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Michael Fetter Nathansky interview: Every You Every Me

Director Michael Fetter Nathansky and a still from his film Every You Every Me

We interview writer-director Michael Fetter Nathansky about his film Every You Every Me (Alle Die Du Bist), a creative examination of relationship dynamics.

Writer-director Michael Fetter Nathansky (You Tell Me) brings his second feature, Every You Every Me (Alle Die Du Bist), to the Berlinale, where we sat down with him for an interview. The film is mainly told from the perspective of a woman named Nadine (Aenne Schwarz), who has known for quite some time that she’s falling out of love with her husband and yet can’t bring herself to face the truth. But the most interesting aspect about the movie is its creative visual approach, as Nadine’s husband is portrayed by different actors – and an animal! – depending on the shifting dynamics in the relationship.

When we first meet Paul, he is having an anxiety attack and Nadine is trying to soothe him: that’s why he appears to us in the form of a cow. Later on, we see him as a little child (Sammy Schrein) who acts purely on instinct, as a young man (Youness Aabbaz) whom she finds attractive, as an old lady (Jule Nebel-Linnenbaum) who becomes a mother to. Nadine, and, finally, as what he looks like to the outside world (Carlo Ljubek). During the film, we follow our central couple as they navigate their relationship, made even more complex by them having children – Mica (Naila Schuberth) and Eleni. But we also get flashbacks of their first meeting, as co-workers in a factory, and glimpses of the struggles they’re currently having at works.

At the 2024 Berlin Film Festival, we speak with Michael Fetter Nathansky about his approach to Every You Every Me (Alle Die Du Bist)’s story, making the movie, working with Aenne Schwarz and the rest of the cast, and more. Read the interview below!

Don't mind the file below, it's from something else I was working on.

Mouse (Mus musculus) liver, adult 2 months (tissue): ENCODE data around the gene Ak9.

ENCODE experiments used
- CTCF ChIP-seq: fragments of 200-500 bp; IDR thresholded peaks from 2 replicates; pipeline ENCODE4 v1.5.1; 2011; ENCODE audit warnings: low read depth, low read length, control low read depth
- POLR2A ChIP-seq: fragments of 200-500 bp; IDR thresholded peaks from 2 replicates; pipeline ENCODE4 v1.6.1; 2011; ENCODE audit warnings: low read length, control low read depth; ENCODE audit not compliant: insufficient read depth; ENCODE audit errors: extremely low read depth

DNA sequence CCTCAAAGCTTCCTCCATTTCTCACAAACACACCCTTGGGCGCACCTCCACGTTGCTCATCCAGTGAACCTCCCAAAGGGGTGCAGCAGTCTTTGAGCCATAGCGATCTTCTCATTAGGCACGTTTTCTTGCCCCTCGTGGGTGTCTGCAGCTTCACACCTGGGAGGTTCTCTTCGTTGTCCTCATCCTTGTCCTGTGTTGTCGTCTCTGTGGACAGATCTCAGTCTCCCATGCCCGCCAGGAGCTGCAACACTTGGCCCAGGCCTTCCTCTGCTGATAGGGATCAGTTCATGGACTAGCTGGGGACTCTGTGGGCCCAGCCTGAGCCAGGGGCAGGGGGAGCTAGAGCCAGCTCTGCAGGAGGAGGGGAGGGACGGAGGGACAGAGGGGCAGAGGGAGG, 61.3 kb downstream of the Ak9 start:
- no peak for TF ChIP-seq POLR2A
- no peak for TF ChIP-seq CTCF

The Central Relationship in Every You Every Me

It’s so interesting how you showed so many different versions of Paul within the relationship, and how you had various actors portraying him. Who do all of these versions represent?

Michael Fetter Nathansky: It was really important to me to show a relationship that isn’t just made of words, or sad looks through the window, and how they “don’t know each other anymore.” I wanted to give it everything that cinema can offer, and everything that our bodies can offer too.

Of course, it’s easy to analyse the first level: there are times when we all feel vulnerable and childish, in a way. Sometimes we feel like we can comfort others and we are the strong ones, or we see another person being strong. There’s the erotic, romantic way with the young Paul. And then there’s this animal way, which is just so corporal – of course, not in a erotic way, but there are senses involved, like the sense of smell. For example, I tend to massage my girlfriend’s hair a lot, and even if we don’t talk about it, it’s part of our relationship, and of how we see each other.

But while I was writing the film, I also wanted to have some kind of mystery to all these characters. It’s not like mathematics, you know? “Now we have the boy, now we have the car,” now we have everything on the list of psychology. I wanted to have space to find these characters during shooting.

Aenne Schwarz and Carlo Ljubek on an escalator in the film Every You Every Me